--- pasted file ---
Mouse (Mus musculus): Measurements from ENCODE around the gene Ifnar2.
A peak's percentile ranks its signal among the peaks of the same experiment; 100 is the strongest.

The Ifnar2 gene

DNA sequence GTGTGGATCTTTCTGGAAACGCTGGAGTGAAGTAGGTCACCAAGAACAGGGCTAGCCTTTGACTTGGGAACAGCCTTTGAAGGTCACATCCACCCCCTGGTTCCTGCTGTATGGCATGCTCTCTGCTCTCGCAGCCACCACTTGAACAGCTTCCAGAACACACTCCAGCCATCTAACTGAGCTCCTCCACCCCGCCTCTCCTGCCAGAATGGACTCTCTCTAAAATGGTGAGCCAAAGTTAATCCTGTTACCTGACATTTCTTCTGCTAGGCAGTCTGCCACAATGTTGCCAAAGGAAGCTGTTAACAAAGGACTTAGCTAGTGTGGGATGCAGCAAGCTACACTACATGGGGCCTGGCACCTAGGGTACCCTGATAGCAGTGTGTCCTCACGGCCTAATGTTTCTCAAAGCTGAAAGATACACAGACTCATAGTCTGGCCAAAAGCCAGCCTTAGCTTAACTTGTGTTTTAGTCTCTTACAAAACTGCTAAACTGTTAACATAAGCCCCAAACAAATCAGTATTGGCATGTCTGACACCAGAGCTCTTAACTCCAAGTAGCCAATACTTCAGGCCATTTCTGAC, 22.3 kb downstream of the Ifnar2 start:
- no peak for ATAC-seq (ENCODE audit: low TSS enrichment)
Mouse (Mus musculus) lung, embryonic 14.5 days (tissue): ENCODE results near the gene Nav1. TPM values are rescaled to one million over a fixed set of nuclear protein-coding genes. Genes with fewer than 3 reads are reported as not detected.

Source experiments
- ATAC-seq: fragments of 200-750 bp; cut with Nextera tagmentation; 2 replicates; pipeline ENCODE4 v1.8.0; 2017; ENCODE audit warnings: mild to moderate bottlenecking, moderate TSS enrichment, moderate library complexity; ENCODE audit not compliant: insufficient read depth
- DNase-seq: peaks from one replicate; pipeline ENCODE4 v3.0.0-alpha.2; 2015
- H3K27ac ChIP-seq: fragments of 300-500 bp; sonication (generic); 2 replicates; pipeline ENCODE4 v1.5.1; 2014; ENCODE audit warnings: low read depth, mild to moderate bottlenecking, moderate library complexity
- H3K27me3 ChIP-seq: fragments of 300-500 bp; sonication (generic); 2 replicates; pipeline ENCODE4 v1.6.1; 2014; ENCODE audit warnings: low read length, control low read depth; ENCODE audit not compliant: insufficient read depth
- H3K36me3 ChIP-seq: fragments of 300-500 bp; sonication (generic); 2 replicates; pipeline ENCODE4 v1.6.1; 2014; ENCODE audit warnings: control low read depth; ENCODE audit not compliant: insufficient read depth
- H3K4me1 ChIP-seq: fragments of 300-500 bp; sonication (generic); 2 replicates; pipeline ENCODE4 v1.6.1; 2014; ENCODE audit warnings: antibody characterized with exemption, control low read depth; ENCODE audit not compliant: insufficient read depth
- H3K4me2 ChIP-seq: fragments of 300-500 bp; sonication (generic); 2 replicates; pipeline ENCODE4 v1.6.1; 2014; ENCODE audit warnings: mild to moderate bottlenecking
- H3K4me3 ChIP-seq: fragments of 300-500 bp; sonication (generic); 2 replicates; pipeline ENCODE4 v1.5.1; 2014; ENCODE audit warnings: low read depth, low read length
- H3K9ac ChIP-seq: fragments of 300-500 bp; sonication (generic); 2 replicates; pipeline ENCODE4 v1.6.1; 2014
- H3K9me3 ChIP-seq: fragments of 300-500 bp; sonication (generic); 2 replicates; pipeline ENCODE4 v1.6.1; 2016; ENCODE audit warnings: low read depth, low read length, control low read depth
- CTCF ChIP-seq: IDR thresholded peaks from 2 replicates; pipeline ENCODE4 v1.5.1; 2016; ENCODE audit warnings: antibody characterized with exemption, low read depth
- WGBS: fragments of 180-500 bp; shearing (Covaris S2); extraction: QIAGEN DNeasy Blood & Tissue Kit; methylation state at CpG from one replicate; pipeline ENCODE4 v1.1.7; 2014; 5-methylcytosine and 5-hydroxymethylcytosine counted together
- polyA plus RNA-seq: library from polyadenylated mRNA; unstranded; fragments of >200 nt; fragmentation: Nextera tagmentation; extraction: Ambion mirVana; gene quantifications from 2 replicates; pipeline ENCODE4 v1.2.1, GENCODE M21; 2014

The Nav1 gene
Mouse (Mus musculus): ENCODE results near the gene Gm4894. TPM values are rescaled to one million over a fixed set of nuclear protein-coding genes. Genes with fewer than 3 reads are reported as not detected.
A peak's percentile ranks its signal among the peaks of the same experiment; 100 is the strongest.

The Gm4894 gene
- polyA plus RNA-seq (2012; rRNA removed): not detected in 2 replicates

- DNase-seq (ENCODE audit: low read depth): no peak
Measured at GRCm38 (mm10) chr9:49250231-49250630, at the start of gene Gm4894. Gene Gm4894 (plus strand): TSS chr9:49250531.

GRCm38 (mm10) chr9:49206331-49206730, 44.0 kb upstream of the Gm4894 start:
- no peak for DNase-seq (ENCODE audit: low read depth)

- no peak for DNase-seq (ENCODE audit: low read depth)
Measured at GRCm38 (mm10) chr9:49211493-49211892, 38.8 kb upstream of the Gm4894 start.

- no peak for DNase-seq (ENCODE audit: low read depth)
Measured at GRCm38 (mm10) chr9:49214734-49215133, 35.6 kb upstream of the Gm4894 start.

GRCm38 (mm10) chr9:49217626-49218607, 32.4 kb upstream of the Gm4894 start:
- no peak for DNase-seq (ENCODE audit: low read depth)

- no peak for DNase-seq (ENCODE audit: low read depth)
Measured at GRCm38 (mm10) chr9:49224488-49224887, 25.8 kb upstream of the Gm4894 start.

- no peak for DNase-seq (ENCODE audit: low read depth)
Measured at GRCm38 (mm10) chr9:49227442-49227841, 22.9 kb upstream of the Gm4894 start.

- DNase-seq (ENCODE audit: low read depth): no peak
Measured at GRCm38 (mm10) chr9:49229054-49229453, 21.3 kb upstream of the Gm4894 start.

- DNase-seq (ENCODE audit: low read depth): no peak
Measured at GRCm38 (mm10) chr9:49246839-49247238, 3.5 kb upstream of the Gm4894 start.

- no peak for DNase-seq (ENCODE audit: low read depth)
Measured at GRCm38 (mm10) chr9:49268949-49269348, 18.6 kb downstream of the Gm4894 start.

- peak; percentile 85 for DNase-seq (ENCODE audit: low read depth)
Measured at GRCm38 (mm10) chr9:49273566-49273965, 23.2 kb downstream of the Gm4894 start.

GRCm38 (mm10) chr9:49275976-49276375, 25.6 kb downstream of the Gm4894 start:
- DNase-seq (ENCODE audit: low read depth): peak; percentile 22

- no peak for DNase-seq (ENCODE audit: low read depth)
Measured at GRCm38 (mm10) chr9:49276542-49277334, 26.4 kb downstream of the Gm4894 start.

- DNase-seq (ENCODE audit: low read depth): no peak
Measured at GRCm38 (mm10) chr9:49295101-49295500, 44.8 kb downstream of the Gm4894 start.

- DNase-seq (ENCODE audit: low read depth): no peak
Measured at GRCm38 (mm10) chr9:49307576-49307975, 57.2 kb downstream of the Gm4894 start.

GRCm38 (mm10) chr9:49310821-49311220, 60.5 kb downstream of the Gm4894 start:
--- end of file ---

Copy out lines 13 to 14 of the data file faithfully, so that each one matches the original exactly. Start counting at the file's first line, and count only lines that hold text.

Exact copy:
- H3K4me1 ChIP-seq: fragments of 300-500 bp; sonication (generic); 2 replicates; pipeline ENCODE4 v1.6.1; 2014; ENCODE audit warnings: antibody characterized with exemption, control low read depth; ENCODE audit not compliant: insufficient read depth
- H3K4me2 ChIP-seq: fragments of 300-500 bp; sonication (generic); 2 replicates; pipeline ENCODE4 v1.6.1; 2014; ENCODE audit warnings: mild to moderate bottlenecking